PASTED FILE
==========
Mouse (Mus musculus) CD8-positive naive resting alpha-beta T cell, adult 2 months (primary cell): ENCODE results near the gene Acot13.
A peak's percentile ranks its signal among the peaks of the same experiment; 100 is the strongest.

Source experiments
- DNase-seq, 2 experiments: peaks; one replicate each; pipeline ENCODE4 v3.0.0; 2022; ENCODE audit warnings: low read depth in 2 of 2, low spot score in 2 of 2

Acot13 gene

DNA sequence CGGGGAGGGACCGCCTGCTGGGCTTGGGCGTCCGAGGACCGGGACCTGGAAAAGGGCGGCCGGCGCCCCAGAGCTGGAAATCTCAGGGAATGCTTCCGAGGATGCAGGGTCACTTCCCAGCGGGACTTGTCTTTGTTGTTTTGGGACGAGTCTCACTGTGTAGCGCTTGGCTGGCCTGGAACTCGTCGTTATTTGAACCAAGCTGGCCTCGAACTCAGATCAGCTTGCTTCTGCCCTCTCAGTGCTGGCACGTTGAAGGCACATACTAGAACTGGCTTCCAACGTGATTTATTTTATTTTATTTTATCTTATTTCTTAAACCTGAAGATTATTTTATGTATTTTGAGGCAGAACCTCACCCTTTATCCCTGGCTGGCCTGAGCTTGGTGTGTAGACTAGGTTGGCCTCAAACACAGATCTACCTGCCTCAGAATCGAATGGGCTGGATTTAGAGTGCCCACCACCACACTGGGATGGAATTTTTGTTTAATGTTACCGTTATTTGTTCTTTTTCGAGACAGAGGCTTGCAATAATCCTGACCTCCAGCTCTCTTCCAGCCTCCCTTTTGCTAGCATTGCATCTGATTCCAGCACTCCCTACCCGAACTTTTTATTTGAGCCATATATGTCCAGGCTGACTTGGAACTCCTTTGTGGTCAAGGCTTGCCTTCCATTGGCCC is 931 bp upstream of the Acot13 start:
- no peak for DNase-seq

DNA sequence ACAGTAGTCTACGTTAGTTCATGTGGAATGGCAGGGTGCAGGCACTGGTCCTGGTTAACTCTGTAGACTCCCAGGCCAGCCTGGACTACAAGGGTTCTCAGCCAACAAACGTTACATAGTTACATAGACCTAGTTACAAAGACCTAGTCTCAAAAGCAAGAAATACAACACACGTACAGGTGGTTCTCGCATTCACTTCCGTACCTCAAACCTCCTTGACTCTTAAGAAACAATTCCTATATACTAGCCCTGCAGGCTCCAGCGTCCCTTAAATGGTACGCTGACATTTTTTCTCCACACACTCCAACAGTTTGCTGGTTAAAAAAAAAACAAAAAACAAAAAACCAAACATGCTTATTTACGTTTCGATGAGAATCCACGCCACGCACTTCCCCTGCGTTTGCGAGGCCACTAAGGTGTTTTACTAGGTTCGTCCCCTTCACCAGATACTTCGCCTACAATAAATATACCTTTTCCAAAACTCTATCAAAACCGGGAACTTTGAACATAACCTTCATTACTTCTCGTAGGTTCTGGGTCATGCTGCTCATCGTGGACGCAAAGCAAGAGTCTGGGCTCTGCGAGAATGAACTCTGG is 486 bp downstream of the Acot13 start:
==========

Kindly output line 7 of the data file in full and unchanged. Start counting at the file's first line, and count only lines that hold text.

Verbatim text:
- no peak for DNase-seq